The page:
Transcript of speech by PM Lee Hsien Loong at the inauguration of Silat Road Sikh Temple on 3 July 2021.
Mr Baljit Singh, President, Central Sikh Gurdwara Board
Mr Malminderjit Singh, Chairman, Sikh Advisory Board
Mr Inderjit Singh, Chairman, Coordinating Council of Sikh Institutions
Sat Sri Akaal!
I am delighted to join all of you – both here in this hall and online – for the inauguration of the newly renovated Silat Road Sikh Temple, the “Gurdwara”.
This Gurdwara has special significance for Sikhs in Singapore, as you have just heard. It was our first Gurdwara built in the traditional Sikh-style architecture with domes and arches, like those found in Punjab. In the early years, it was also called the “Police Gurdwara” – because it was built with the help of Sikhs serving in the police force and many of the Sikhs who came to Singapore during that period came to join the police force. And as more Sikhs came here, the community needed a larger place to meet the needs of the growing Sikh population, not just to be a place of worship and community, but also to lodge and shelter newly arrived Sikh migrants. So the community chose this site at Silat Road – now it is called Jalan Bukit Merah Road – because it was near the harbour and train station. They raised funds from the Sikh Police Contingent in Singapore and Malaysia, then-Malaya, and received contributions from Sikhs in neighbouring countries too. So the Silat Road Gurdwara was completed in 1924, nearly 100 years ago. And for nearly a century, this Gurdwara has been a spiritual haven for the Sikhs in Singapore. They worshipped here and celebrated here. They found solace and sought refuge here. During the Japanese Occupation, the Gurdwara took in and looked after the widows and children of Sikhs who gave their lives defending Singapore. This Gurdwara took on even greater significance in the 1960s, when the Memorial for the revered Bhai Maharaj Singh, who was the first Sikh identified to arrive in Singapore, was relocated from Outram to within this compound, where it remains till today. The Memorial was later expanded, and officially opened by Mr Lee Kuan Yew on this very same date – 3 July, 11 years ago, in 2010.
In recognition of its significance and role in the Sikh community, the National Heritage Board (NHB) declared the Gurdwara Sahib Silat Road a Historic Site in 1999. It remains one of the most popular gurdwaras in Singapore, and devotees believe that an Akhand Path service performed at this Gurdwara, next to the Bhai Maharaj Singh shrine, will earn the devotee great merit.
During COVID-19, like places of worship of other faiths, Silat Road Gurdwara and the other gurdwaras have had to cope with the disruptions brought about by the pandemic, especially during the Circuit Breaker, when all places of worship had to close. It has been a trying time for the worshippers.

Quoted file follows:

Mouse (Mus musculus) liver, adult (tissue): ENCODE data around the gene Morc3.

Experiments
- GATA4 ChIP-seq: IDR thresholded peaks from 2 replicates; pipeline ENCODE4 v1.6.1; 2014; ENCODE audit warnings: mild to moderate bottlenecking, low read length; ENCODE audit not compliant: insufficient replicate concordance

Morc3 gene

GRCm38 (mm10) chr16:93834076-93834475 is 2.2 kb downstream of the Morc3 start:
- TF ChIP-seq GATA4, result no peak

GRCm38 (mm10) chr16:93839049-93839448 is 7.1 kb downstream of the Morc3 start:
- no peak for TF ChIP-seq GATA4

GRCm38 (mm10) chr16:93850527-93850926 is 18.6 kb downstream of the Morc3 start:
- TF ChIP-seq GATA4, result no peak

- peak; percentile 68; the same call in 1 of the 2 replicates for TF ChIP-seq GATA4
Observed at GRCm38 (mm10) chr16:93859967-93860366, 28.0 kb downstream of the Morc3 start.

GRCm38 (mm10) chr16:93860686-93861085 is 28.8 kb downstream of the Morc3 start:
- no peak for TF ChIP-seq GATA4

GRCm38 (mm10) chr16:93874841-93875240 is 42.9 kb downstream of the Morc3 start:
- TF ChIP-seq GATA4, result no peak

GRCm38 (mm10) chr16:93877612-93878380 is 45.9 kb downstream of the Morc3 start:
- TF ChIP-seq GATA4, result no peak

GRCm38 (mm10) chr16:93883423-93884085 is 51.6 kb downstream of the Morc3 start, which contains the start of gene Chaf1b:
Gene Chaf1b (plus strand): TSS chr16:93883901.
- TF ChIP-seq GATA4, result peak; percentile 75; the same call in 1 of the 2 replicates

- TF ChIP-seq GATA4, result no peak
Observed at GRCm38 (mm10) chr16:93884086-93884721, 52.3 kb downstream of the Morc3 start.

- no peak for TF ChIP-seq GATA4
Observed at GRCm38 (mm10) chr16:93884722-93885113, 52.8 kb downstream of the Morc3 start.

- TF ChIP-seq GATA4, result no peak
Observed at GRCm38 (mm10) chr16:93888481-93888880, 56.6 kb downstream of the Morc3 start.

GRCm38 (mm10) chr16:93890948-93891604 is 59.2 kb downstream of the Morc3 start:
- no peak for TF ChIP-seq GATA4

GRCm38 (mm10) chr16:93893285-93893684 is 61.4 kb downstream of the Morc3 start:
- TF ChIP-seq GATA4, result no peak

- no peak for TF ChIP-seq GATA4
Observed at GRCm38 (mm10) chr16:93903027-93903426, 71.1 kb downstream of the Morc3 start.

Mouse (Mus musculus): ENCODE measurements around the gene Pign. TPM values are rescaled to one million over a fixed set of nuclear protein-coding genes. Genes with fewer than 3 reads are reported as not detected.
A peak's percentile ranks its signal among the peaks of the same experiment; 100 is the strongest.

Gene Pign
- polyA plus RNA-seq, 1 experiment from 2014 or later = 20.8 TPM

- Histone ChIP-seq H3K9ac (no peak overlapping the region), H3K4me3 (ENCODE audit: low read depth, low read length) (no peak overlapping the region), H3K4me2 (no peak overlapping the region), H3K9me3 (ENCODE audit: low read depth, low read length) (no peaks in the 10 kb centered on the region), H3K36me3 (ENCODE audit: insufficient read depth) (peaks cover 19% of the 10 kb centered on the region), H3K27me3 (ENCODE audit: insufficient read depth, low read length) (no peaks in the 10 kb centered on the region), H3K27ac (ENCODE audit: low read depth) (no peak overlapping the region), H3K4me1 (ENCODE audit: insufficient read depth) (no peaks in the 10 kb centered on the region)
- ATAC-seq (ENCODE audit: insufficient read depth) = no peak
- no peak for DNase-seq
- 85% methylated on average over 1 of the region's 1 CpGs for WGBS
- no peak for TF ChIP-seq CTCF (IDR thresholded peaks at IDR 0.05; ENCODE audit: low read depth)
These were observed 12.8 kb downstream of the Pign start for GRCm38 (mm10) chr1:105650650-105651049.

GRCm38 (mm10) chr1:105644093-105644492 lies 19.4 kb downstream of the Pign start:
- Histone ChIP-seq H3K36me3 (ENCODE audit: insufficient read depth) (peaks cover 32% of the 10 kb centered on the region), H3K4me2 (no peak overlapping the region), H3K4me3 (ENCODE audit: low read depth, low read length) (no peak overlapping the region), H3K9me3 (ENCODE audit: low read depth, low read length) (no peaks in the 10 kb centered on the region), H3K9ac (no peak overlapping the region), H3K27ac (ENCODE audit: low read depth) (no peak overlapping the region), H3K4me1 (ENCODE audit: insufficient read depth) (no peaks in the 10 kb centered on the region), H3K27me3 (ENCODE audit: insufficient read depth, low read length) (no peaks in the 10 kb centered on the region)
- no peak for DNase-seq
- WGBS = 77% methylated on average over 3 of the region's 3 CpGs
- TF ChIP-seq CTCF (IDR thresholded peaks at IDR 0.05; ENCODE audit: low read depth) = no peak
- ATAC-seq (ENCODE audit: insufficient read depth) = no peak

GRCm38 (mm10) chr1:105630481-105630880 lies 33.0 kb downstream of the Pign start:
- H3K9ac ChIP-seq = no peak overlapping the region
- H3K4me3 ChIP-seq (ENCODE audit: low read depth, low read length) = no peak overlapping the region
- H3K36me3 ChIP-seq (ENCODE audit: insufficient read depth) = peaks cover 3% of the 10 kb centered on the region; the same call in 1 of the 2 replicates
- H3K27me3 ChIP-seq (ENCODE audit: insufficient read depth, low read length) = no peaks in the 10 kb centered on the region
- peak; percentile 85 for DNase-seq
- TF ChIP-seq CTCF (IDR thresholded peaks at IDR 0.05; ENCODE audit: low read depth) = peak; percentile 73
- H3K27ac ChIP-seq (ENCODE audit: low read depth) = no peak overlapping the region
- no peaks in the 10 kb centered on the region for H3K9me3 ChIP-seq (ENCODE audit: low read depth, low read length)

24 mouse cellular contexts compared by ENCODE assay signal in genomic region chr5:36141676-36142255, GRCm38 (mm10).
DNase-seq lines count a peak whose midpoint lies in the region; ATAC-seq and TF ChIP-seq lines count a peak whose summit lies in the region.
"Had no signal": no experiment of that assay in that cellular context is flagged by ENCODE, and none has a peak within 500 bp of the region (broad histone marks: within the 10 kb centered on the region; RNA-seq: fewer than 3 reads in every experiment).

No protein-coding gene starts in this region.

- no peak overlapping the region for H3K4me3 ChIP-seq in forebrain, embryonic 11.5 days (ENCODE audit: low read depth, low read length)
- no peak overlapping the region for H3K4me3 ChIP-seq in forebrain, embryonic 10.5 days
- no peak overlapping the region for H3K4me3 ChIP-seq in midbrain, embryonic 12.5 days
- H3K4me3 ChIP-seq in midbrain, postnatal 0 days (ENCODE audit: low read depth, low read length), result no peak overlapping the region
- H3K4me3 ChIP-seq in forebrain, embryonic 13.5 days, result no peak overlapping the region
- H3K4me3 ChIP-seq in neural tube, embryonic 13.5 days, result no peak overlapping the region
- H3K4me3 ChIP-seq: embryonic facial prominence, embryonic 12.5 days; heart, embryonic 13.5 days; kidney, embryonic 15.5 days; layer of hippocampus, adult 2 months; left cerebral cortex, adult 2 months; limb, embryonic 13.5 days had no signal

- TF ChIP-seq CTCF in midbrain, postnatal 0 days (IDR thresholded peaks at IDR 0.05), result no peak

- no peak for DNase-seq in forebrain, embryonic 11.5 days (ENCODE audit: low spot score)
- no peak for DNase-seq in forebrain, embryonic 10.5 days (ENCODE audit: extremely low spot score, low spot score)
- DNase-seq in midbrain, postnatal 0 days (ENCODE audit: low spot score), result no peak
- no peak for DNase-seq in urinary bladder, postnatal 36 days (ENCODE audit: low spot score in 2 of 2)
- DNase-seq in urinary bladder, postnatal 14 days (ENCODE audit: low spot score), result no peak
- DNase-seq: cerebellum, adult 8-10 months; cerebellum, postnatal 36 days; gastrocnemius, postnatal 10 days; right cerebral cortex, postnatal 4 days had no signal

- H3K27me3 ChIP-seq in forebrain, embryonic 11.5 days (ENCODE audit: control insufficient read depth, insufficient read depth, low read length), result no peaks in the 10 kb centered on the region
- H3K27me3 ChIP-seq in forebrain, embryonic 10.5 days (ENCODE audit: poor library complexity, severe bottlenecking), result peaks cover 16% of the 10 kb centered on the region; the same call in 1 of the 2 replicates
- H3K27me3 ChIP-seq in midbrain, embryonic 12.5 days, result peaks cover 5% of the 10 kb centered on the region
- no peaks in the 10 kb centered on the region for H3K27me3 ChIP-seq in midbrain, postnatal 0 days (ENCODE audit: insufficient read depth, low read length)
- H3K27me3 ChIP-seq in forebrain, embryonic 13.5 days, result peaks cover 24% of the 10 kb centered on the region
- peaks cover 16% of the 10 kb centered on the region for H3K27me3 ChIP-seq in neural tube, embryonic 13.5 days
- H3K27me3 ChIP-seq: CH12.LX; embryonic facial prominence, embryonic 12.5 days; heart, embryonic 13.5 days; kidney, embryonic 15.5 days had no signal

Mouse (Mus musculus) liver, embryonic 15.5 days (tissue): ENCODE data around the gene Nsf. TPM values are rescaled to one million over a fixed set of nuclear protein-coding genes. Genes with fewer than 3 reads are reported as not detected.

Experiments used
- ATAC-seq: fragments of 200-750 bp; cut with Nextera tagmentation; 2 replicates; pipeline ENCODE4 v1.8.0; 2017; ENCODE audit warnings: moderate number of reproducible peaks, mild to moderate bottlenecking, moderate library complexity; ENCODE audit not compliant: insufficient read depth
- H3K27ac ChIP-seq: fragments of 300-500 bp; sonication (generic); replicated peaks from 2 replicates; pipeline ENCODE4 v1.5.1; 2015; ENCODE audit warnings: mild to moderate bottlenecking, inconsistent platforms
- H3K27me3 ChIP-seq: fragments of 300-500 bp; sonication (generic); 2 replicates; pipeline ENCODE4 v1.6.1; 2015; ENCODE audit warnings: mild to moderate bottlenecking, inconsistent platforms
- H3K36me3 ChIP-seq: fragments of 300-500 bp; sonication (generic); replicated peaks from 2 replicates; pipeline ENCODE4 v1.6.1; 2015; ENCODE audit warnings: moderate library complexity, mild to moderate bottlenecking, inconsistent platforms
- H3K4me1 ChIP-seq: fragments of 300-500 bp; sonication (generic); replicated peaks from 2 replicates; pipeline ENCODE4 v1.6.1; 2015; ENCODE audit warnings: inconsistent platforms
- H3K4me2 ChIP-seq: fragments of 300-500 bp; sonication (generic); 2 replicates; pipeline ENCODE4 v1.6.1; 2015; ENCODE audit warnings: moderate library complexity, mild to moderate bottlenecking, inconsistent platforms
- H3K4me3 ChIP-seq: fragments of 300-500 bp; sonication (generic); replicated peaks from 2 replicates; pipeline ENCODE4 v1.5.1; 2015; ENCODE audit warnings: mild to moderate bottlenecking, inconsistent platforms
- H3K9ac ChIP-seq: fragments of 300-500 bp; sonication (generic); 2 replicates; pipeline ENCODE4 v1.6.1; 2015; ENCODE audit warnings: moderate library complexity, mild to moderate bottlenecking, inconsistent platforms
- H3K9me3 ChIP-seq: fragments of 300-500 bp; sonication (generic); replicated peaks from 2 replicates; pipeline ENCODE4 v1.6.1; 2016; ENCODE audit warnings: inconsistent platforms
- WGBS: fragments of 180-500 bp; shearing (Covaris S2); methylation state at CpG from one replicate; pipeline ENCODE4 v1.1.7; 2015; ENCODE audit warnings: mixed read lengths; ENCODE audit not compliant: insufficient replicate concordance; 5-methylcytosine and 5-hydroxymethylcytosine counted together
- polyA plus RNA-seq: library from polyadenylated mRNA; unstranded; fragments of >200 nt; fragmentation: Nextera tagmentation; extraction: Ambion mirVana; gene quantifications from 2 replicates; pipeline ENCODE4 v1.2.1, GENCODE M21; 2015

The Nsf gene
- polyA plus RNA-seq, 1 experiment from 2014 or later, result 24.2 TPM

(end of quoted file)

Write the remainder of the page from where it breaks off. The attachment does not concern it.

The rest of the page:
But the gurdwaras, like the other places of worship, have adapted. For instance, they introduced live-streaming services so that devotees could still be part of a congregation, albeit virtually. And I am glad that even older worshippers are active on Facebook and YouTube, participating online virtually in the worship services. And today’s ceremonies are being live-streamed too, so I would like to say hello to everybody who is participating but not physically here with us today.
I have been even more encouraged to see the gurdwaras rally the Sikh community to pitch in and help out during this difficult period. They organised charity drives, provided rations and lent a helping hand through various assistance programmes. They offered langgar – thousands of vegetarian meals freshly-cooked by the gurdwaras, by volunteers daily – to anyone in need, regardless of race, religion or background.
This reflects the Sikh tradition of Chardi Kala, the ability to maintain a positive state of mind in the face of adversity. It shows how our gurdwaras help preserve the Sikh culture and traditions in Singapore, while fostering mutual appreciation and respect across all other groups, and promoting religious harmony and multiculturalism, and thus they bring Singaporeans together, to support one another as one united people. That is why places of worship play such an important role in our society.
A big celebration like today’s inauguration would normally draws large crowds and rejoicing. However, we have had to scale down the events in accordance with our safe management measures. But while there may be fewer people physically here today, I am glad many more at home are able to join us online for the celebration of this significant and joyous occasion!
So let me again congratulate the Silat Road Gurdwara and everyone who has worked so hard on this project and on this inauguration, and I wish the Sikh community all the very best in the years ahead.
Thank you very much indeed.
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